Mattel

Screw Barbie, Mattel's released a 3D printer so kids can now make their own toys

Time to get creative.

FIONA MACDONALD
19 FEB 2016
 

Toy maker Mattel announced at the New York Toy Fair last week that it's about to release an affordable 3D printer to the market, which will allow kids to design and print their own toys at home - no more having to make do with stock-standard G.I. Joes and Barbies.

While that might sound like one hell of a marketing gimmick, the new product is actually pretty cool from a tech point of view, because it links to a surprisingly easy-to-use app that lets kids design toys on an iPad, phone, or computer before printing and assembling the parts.

 

The ThingMaker will retail at US$299.99, and while it's not the first - or necessarily the best - affordable 3D printer to hit the market, it is one of the first to bring the design and creation process together in such an easy format.

Right now, most 3D printers come with complicated software that can take days to learn how to use. And even once you've mastered it, the user interface can be pretty complicated.

But this app takes more of a Sim-like character-creation approach, allowing you to customise existing character templates, and start your own characters from scratch once you've had some more practice.

"The toys can be customised with different colours and textures, and will bend and twist in the app so you can get a feel for how they’ll work after they’ve been printed," reports Sarah Perez over at TechCrunch.

Once you've completed your design, the ThingMaker app lets you export the STL file, which you can then print either using their 3D printer, or any other one you have at home.

And the process isn't limited to humanoid dolls - you can use it to create dinosaurs, robots, jewellery, skeletons... and pretty much anything else you might want to play with.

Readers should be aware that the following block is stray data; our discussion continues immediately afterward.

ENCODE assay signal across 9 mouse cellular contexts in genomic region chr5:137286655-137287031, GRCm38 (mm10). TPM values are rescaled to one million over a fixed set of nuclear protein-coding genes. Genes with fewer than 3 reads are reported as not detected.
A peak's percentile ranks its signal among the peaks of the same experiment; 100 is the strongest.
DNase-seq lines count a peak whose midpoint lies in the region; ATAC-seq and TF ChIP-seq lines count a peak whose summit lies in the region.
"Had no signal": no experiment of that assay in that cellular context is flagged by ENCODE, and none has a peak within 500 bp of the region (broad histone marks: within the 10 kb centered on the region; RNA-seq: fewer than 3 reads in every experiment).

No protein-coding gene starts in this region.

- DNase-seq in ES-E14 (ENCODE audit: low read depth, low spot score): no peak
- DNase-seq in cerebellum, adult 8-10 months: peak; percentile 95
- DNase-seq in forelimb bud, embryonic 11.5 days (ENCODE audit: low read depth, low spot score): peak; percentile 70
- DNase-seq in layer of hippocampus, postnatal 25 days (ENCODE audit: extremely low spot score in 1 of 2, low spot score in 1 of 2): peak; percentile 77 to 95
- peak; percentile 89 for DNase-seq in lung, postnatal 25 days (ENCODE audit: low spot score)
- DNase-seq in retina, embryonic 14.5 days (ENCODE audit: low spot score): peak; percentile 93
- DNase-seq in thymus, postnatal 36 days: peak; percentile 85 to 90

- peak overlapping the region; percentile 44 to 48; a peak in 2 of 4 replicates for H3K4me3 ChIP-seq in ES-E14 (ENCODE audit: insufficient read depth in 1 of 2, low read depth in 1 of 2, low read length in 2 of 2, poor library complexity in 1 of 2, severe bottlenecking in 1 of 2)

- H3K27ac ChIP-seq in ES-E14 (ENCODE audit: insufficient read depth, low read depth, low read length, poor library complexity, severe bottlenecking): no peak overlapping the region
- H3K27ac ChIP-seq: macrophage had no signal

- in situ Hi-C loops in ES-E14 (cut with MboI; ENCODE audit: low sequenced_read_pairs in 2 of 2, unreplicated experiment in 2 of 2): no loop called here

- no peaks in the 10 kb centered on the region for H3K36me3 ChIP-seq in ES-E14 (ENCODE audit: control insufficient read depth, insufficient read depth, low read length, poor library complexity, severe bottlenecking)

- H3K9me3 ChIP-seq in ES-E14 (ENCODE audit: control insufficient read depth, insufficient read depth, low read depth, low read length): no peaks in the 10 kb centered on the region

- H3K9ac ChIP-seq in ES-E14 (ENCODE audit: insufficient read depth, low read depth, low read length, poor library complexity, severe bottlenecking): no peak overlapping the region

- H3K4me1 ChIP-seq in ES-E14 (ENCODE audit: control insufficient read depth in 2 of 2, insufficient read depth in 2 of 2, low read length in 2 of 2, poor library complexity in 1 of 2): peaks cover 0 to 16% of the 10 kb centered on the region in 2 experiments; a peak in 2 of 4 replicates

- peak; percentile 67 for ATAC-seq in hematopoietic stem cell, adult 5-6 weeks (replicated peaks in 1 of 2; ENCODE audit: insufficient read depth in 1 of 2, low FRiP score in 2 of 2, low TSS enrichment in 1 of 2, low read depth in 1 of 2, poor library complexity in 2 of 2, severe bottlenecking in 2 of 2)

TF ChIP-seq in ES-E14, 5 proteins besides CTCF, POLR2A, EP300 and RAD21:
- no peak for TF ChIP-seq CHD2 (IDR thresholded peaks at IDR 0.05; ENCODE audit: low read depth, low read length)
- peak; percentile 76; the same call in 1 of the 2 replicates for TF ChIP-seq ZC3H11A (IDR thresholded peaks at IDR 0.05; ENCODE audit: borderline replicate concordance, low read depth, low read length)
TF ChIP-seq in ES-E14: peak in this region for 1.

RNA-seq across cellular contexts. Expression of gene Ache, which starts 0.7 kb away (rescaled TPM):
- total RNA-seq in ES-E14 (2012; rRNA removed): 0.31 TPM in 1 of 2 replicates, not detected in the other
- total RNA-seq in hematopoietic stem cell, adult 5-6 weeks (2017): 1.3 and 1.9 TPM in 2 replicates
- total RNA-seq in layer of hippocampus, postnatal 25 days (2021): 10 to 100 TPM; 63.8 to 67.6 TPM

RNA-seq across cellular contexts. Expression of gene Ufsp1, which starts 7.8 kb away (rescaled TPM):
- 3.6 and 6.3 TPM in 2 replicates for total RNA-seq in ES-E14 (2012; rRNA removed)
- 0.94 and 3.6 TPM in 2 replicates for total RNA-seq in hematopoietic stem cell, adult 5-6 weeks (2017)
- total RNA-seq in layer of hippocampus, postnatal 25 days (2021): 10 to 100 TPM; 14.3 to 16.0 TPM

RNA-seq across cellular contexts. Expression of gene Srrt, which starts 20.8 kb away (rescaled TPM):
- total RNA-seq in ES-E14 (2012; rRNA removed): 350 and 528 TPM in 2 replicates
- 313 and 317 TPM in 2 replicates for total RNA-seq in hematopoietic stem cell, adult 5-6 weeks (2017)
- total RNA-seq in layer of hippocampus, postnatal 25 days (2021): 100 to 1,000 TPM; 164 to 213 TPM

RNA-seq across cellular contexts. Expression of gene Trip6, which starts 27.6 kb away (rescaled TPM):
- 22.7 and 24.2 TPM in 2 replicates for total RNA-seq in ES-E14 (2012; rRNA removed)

When it comes to printing, it's not as simple as a doll coming straight out of the machine - the ThingMaker instead prints your new toy in a range of parts that connect together through ball-and-socket joints.

Depending on how complex your creation, this process can take anywhere from a few minutes to several hours, and kids can watch it all happening through a clear door.

If the name ThingMaker sounds familiar to you, it's because Mattel released a product with the same name in the '60s. But back then kids had to make their own toys by pouring a liquid plastic-like material into moulds that were heated up and then cooled. The device has now been reimagined for the 21st century.

"In today’s digital age, it’s more important than ever for families to transcend the digital world and make their ideas real," said senior director of Mattel, Aslan Appleman. "ThingMaker pushes the boundaries of imaginative play, giving families countless ways to customise their toys and let their creativity run wild."

So far, there aren't a huge amount of details out there on the specs of the printer, which will go on sale this autumn in the US. But Mattel announced at the Toy Fair that the device will use a hard PLA filament, and initially there will be around two dozen colours available. In the meantime, the app is already available to download and use with other 3D printers.

While we don't normally like to give big brands a free plug, I have to admit it's pretty exciting to see a toy maker getting serious about teaching kids how to use new technology, and express their creativity with it. What better way is there to nurture a budding scientist?

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